BAGHDAD (AP) — Iraq's parliament Tuesday officially rescheduled its next session for early next week after criticism over initial plans for a five-week break, amid pressure for political leaders to agree on a new government that can confront militants who have overrun much of the country's north and west.
Acting parliament speaker Mahdi al-Hafidh said in a statement that after considering the "national interests," the next session will be on Sunday instead of Aug. 12.
He warned that any delay in forming a new government "will jeopardize Iraq's security and democracy and will increase the suffering of Iraqis." He also called on all political rivals to "shoulder their responsibilities and set aside their differences to fight terrorism to put Iraq back on the path of democracy."
Al-Hafidh's statement made official what he had said late Monday was a "preliminary agreement" among political leaders to skip the long break and move the next session up to Sunday.
Lawmakers are under pressure to quickly form a new government that can unite the country and roll back the insurgents. The legislature held its first session since April elections last week, but failed to agree on a new speaker, president and prime minister.
Despite the decision to meet Sunday instead of next month, it still appears unlikely that political leaders will be able to bridge their differences in time to settle on names for the top leadership posts — particularly the prime minister, with incumbent Nouri al-Maliki resisting a campaign to replace him.
Al-Maliki's State of Law bloc won the largest share of seats in April's election, securing 92 out of parliament's 328 seats. But he is far short of the majority needed to govern, which means he needs allies to cobble together a coalition government.
His opponents — and many former allies — want him removed, accusing him of monopolizing power during his eight years in office and contributing to the current crisis by failing to promote reconciliation with Sunnis. But he has vowed he will not abandon his bid for a third consecutive term.
The militant offensive that has plunged Iraq into its worst crisis since the last U.S. troops left in 2011 is being spearheaded by the Islamic State extremist group, which has also seized control of a huge chunk of land in neighboring Syria and essentially erased the border between the two countries.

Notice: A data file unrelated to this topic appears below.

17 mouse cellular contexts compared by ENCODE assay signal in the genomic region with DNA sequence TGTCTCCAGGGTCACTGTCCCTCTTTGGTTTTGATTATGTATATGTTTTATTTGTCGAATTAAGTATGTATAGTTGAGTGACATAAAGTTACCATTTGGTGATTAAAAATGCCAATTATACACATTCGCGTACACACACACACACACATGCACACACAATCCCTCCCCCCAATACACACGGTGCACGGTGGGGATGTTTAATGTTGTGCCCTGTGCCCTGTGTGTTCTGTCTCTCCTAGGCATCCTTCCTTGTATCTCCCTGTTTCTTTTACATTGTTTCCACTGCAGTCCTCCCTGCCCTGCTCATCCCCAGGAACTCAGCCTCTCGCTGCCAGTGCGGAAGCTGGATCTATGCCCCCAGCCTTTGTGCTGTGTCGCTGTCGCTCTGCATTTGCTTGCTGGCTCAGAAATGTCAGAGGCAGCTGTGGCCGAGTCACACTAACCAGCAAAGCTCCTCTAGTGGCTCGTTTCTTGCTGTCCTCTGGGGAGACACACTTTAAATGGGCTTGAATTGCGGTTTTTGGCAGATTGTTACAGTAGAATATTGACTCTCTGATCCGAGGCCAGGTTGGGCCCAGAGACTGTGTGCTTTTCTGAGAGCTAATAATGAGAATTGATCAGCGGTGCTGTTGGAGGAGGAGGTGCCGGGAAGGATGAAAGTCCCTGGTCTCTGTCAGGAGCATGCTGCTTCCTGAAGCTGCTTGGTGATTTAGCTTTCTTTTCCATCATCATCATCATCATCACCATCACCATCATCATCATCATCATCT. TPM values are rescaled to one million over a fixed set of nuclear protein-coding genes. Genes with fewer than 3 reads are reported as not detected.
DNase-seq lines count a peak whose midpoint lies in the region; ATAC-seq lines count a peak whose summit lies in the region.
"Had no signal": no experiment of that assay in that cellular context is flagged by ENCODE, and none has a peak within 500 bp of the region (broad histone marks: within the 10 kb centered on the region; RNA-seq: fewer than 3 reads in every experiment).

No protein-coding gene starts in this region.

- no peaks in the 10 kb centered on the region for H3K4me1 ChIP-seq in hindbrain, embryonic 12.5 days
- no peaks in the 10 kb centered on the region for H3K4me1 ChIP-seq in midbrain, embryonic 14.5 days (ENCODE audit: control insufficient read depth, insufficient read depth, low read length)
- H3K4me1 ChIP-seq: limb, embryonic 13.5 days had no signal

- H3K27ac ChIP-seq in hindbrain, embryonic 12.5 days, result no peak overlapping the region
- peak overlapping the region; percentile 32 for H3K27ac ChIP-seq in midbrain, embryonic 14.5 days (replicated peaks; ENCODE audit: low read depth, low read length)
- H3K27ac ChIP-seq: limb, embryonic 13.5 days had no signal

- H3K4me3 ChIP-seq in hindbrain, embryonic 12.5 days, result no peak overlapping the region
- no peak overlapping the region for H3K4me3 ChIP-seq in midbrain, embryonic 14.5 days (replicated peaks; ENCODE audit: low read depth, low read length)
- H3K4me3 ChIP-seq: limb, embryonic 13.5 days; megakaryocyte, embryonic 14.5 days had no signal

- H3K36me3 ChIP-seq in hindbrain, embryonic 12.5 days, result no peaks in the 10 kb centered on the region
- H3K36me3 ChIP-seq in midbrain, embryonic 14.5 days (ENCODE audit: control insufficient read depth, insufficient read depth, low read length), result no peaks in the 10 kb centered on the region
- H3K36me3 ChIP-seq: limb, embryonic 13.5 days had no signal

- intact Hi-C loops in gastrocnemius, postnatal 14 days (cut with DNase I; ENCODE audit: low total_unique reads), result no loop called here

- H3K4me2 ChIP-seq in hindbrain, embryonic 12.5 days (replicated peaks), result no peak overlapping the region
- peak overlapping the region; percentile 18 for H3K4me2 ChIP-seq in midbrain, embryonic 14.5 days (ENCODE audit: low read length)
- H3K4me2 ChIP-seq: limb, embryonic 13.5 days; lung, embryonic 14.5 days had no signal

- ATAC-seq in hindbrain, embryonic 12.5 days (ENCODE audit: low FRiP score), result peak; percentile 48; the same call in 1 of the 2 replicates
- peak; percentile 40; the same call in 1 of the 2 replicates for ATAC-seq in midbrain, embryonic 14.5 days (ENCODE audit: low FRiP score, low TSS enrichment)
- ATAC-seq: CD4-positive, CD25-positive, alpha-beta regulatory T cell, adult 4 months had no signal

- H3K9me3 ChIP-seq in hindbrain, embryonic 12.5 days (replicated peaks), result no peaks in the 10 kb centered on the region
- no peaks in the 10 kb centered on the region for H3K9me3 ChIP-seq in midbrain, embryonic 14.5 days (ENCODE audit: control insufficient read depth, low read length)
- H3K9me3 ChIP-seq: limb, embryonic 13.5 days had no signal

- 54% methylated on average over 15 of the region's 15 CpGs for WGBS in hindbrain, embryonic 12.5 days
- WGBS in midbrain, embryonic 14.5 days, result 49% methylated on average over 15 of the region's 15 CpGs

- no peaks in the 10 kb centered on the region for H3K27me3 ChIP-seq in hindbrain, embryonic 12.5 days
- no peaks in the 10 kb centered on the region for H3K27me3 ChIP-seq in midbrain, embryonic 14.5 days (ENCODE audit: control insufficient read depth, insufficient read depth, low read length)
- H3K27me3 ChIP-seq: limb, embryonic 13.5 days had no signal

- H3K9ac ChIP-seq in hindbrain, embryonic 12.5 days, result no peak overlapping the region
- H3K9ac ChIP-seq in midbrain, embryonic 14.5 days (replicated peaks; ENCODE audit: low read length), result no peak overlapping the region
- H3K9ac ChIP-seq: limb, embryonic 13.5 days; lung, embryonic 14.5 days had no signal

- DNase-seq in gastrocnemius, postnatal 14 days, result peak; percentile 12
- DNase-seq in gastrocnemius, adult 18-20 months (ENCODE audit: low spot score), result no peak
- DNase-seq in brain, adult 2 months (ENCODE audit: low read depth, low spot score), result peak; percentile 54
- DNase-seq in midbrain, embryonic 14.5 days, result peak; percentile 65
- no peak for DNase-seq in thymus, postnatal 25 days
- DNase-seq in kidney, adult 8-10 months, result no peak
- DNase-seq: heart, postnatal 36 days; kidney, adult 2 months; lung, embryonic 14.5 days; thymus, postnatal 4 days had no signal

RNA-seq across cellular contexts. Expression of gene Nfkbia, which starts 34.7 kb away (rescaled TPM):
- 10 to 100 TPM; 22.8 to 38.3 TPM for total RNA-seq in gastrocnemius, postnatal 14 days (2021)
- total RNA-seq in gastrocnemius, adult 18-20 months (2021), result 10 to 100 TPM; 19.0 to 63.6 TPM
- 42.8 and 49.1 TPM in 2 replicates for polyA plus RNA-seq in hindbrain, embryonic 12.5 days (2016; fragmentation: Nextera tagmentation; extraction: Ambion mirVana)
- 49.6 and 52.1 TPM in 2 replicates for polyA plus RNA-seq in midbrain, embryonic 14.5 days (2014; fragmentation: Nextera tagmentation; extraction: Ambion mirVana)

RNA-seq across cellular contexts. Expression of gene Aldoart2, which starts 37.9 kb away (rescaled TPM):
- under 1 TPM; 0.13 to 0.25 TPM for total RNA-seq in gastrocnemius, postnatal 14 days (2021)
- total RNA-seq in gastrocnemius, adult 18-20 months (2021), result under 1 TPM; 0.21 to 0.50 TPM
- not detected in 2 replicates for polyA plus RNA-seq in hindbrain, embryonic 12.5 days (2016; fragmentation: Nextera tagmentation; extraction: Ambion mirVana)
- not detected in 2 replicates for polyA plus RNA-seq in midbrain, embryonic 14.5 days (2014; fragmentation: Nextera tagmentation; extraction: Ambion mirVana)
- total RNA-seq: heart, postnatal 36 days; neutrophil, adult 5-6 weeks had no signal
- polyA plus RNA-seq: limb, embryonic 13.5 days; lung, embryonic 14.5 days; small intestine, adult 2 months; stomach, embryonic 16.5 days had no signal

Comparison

Speaking to reporters in Washington, U.S. State Department spokeswoman Jen Psaki called the parliament's move "a positive step forward."
"We certainly welcome the announcement. But it won't stop there. It will require prompt agreement on a new parliamentary speaker and, following that, candidates for president and prime minister in order to have a successful creation or formation of a government."
On Tuesday, an airstrike targeted the mayoral building in the militant-held town of Qaim on the Iraqi side of the frontier, killing two people and wounding three others, according to Karim al-Dulaimi, a doctor at the town hospital. He said another air raid hit a few minutes later, but there was no word yet on casualties from that strike.
It was not immediately clear whether the airstrikes were carried out by the Iraqi or Syrian military. Officials say Syria has struck militant positions near the border inside Iraq at least once before.
The militant offensive has driven tens of thousands of people from their homes, many of whom have fled to the largely autonomous Kurdish region in the north.
Thousands of people, most of them ethnic Turkmens from the now militant-held town of Tal Afar, entered the self-rule Kurdish region through the Khazer crossing Tuesday. Some of them said that had been waiting for five days to get permission to enter.
"The terrorists came to us and they had weapons and everything. We couldn't face them. They were sectarian," said one woman who gave her name as Zainadeen.
Many of them said they plan on traveling to the Kurdish region's capital, Irbil, and from there by plane to the cities of Najaf and Karbala south of Baghdad.
The United Nations estimates that some 8,000 families have fled Tal Afar.
Associated Press writer Maeva Bambuck contributed to this report.